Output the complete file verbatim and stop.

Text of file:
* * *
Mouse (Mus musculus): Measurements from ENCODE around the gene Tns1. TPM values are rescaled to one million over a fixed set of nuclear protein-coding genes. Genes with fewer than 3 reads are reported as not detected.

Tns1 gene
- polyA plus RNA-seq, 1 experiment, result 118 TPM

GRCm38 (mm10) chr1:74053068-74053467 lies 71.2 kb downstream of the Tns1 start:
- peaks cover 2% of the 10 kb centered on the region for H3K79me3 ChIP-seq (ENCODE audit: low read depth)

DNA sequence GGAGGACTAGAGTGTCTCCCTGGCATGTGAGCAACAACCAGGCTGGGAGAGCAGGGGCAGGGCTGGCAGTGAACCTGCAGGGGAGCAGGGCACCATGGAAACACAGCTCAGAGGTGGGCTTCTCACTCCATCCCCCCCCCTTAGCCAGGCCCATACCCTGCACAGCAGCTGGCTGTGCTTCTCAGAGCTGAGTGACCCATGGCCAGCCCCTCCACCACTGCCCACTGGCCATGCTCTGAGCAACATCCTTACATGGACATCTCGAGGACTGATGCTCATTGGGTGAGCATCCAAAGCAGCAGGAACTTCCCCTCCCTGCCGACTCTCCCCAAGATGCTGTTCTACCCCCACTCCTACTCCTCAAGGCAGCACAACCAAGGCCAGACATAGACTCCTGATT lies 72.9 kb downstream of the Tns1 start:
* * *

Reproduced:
Mouse (Mus musculus): Measurements from ENCODE around the gene Tns1. TPM values are rescaled to one million over a fixed set of nuclear protein-coding genes. Genes with fewer than 3 reads are reported as not detected.

Tns1 gene
- polyA plus RNA-seq, 1 experiment, result 118 TPM

GRCm38 (mm10) chr1:74053068-74053467 lies 71.2 kb downstream of the Tns1 start:
- peaks cover 2% of the 10 kb centered on the region for H3K79me3 ChIP-seq (ENCODE audit: low read depth)

DNA sequence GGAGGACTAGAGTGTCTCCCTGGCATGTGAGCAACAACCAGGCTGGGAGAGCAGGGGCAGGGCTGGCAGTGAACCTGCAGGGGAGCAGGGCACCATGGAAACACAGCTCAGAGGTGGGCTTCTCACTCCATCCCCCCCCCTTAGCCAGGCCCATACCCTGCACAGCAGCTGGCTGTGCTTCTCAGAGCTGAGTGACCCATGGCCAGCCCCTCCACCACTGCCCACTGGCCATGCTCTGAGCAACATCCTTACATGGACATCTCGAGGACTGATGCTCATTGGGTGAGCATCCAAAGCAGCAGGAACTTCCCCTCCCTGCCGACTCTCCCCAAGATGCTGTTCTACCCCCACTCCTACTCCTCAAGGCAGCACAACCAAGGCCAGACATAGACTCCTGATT lies 72.9 kb downstream of the Tns1 start: